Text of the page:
Family well-being of adoptive families of children with intellectual disability
Compared with the large amount of adoption research, fewer studies allow us to know the challenges that special need adoptive families have to face. Particularly, there is very little research concerning the adoption of children with an intellectual disability (ID). Only five studies were found addressing this issue, all of them outdated and conducted in Great Britain or Australia.
This study aims to explore the life of adoptive families of children with ID from a psychosocial perspective, describing their characteristics, dynamics and family well-being. This study has allowed us to find the specific challenges that adoptive families of mentally disabled children face. Nevertheless, for this oral presentation, we will only be presenting the specific results regarding family well-being.
In-depth interviews were conducted about 35 parents with nationally or internationally adopted children with an ID. Of the interviewees 77,1% are mothers, the mean age was 51,46 years old, the youngest being 33 and the oldest 67 years old. Parents also filled a questionnaire which included demographic information, and some scales including the Family Adjustment to Adoption Scale (Berástegui, 2005), designed for adoptive families, and the Quality of Family Life Scale (Verdugo & Sainz, 2005), designed for families with disabled children.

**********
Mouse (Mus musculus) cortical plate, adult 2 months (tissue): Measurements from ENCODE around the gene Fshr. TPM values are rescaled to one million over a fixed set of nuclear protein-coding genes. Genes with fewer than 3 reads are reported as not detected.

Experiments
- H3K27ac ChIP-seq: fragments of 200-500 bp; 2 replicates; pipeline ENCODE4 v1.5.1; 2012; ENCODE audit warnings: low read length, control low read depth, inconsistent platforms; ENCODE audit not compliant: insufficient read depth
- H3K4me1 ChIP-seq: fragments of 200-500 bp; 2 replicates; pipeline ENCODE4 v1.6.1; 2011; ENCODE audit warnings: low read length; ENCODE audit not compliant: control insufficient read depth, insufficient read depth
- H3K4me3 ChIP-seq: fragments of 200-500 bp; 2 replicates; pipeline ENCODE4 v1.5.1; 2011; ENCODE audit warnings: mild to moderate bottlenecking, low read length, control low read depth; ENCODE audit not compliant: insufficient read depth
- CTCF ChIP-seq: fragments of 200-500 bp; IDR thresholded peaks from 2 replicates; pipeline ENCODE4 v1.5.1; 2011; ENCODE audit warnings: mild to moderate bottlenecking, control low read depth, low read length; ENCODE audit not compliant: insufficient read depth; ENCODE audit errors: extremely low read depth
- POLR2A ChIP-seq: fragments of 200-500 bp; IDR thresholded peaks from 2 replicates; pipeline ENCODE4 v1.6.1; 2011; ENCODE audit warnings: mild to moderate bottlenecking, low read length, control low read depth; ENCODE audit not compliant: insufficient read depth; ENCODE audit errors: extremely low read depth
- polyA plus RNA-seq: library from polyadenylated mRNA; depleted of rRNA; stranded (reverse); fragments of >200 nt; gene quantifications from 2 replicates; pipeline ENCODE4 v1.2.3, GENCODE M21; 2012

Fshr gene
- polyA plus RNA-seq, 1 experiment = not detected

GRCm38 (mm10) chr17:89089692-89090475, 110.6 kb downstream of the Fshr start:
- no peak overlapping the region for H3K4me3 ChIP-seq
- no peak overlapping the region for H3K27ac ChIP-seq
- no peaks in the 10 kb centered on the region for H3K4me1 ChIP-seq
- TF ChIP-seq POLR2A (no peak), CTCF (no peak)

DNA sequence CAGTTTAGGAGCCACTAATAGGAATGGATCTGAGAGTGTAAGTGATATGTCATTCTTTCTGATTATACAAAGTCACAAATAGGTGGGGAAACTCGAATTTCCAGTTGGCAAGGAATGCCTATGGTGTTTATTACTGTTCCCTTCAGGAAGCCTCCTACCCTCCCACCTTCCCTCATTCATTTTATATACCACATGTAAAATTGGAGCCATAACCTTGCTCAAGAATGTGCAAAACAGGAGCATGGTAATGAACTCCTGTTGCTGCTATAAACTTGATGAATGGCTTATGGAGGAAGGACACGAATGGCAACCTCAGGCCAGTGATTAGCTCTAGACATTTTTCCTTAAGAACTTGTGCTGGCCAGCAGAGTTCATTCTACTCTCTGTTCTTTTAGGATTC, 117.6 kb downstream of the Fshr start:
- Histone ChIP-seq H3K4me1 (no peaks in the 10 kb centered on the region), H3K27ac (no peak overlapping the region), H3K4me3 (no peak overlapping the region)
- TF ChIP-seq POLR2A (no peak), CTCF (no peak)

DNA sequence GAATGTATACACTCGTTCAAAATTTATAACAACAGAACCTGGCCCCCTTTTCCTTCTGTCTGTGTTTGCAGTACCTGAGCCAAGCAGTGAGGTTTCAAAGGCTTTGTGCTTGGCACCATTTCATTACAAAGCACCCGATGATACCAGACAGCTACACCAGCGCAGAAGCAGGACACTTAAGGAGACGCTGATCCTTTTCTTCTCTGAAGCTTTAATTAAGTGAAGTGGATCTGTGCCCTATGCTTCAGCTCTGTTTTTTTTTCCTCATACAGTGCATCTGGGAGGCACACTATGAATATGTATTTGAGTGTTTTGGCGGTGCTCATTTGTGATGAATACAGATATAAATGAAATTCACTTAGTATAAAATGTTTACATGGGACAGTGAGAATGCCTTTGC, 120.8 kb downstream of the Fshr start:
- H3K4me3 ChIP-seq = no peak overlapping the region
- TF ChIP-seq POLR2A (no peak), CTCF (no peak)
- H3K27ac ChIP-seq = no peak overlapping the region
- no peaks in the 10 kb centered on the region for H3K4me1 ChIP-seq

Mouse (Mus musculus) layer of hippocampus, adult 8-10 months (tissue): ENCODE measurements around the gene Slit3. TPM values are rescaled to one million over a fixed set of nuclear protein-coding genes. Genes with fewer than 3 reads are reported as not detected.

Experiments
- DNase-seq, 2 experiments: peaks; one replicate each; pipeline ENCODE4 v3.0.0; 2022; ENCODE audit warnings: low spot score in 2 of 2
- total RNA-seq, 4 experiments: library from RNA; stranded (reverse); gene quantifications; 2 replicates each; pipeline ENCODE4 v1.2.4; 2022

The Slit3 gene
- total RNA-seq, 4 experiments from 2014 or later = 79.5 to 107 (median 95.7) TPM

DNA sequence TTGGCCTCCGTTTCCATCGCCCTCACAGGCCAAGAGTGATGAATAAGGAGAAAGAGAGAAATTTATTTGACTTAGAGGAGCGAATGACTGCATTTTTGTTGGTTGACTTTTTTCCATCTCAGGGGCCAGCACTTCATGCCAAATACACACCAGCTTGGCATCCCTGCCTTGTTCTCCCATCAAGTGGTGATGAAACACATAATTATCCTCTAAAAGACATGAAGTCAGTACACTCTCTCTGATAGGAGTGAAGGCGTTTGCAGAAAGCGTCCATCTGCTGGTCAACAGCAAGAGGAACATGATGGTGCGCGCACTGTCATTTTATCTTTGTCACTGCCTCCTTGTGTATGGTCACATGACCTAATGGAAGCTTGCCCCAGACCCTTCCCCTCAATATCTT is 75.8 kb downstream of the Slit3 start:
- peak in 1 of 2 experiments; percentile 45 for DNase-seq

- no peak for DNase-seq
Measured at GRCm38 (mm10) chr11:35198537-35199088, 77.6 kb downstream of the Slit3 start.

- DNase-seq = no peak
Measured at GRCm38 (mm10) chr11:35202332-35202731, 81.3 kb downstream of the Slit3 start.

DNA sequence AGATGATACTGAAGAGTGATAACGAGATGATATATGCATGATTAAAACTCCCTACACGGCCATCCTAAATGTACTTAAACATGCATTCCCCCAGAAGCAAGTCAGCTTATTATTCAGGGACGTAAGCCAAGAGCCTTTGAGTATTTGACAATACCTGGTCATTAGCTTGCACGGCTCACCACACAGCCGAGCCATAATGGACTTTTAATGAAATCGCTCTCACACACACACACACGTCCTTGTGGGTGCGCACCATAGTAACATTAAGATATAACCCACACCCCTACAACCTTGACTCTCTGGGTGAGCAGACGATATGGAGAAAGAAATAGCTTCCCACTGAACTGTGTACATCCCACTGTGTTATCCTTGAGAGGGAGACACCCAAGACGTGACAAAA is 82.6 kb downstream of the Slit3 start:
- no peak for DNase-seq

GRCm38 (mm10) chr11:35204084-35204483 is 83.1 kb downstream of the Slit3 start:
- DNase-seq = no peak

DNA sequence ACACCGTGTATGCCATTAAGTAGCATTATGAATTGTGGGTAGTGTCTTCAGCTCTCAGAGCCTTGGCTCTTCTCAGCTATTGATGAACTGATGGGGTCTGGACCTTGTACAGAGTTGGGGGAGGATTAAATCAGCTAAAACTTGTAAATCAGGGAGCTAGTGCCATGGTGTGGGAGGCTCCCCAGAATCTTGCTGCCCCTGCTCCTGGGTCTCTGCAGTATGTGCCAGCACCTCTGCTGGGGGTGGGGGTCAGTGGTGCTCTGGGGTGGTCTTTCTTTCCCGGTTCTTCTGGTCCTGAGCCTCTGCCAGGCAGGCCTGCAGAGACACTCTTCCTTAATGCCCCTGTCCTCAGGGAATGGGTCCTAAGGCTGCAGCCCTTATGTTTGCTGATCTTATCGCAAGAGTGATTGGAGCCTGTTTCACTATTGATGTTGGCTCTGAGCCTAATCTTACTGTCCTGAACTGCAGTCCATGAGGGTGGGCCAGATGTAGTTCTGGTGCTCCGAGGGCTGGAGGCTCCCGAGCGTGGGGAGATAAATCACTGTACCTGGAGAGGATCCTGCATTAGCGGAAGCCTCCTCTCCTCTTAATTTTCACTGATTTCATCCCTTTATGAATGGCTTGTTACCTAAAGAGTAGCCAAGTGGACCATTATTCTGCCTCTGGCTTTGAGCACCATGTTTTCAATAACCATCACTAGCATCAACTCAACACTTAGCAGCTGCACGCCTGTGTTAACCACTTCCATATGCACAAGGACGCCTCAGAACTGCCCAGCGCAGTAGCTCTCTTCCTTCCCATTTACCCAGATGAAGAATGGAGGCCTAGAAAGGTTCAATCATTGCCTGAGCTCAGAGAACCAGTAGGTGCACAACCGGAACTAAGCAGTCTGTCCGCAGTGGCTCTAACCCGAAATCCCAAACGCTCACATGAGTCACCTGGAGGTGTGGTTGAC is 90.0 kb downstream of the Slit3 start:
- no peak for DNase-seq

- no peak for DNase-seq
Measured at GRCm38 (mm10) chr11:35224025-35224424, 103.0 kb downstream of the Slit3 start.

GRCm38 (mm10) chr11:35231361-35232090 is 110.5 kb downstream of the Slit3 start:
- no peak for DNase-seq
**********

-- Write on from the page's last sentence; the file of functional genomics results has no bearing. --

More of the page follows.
The transcripts of the interviews were analyzed and a categorized by a quasi-quantitative strategy, resulting in six topic-areas. For this communication, we have focused our attention on one variable of the adoption process: Adoption procedure (ordinary or special), that also allows us to explore if the families had previous knowledge of the ID of their children or not. Both the variables extracted from the qualitative material and the data obtained from the questionnaire were examined using univariate descriptive and non-parametric techniques.
The research has shown high levels of family well-being: Most of the families (82,9%) feel happy or essentially happy. Also, a great majority (85,7%) of the interviewees evaluate that their adoption experience has been positive or very positive and more than 9 of 10 families (91,4%) would adopt again. However, significant differences were found depending if the families had chosen the special adoption or not, for example for the variable of family adaption (U=53,5; p=0,001). This differences are even more striking (U=27,5; p=0,001) for the quality of family life: special adoption families score a median value of 103, whereas ordinary adoption families have a median result of 80.
This findings throw light upon the importance of meeting the specific needs of these families and the central role the voluntary election plays in the well-being of families adopting children with ID. Nevertheless, as an accurate diagnosis is not always possible before the adoption, it is our duty to prepare the adopting families for the risk and challenges associated with the appearance of an ID.